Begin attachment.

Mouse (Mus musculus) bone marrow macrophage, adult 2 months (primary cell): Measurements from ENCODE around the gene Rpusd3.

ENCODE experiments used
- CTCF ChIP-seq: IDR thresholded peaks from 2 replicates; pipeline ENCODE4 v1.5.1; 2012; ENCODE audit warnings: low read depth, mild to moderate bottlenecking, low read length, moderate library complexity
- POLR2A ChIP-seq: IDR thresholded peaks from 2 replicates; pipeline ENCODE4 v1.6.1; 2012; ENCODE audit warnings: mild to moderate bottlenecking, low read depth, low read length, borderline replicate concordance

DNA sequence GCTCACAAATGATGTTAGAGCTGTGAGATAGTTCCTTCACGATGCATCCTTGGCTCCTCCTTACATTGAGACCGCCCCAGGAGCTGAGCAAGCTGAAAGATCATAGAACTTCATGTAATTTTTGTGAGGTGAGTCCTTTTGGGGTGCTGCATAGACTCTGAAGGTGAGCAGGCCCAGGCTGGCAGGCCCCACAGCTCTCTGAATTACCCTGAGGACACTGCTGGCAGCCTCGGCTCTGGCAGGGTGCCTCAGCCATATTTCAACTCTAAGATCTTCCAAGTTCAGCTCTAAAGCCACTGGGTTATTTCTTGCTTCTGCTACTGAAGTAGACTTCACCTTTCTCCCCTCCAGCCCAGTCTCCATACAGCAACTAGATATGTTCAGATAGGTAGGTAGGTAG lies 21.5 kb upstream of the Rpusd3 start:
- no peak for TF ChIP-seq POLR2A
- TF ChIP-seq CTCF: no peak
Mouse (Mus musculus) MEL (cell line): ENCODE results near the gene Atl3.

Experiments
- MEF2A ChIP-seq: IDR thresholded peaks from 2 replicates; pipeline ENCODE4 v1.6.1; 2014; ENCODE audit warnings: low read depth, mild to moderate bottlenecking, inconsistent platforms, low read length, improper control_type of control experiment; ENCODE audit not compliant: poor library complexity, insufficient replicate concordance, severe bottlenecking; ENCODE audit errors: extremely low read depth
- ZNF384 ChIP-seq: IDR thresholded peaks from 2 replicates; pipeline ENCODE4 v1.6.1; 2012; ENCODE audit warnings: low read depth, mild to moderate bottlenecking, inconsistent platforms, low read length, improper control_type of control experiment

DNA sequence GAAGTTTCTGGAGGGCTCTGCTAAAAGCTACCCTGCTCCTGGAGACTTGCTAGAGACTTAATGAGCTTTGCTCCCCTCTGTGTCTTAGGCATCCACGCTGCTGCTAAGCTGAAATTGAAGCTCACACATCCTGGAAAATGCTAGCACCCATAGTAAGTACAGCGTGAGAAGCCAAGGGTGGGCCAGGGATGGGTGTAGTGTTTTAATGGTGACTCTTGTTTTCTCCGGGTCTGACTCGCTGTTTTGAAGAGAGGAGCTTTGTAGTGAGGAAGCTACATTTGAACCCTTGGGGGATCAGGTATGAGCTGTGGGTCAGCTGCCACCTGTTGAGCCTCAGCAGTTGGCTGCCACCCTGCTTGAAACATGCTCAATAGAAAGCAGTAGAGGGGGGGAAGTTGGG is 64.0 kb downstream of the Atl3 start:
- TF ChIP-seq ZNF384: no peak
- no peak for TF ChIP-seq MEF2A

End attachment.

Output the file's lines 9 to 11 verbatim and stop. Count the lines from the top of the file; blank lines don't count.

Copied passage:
Experiments
- MEF2A ChIP-seq: IDR thresholded peaks from 2 replicates; pipeline ENCODE4 v1.6.1; 2014; ENCODE audit warnings: low read depth, mild to moderate bottlenecking, inconsistent platforms, low read length, improper control_type of control experiment; ENCODE audit not compliant: poor library complexity, insufficient replicate concordance, severe bottlenecking; ENCODE audit errors: extremely low read depth
- ZNF384 ChIP-seq: IDR thresholded peaks from 2 replicates; pipeline ENCODE4 v1.6.1; 2012; ENCODE audit warnings: low read depth, mild to moderate bottlenecking, inconsistent platforms, low read length, improper control_type of control experiment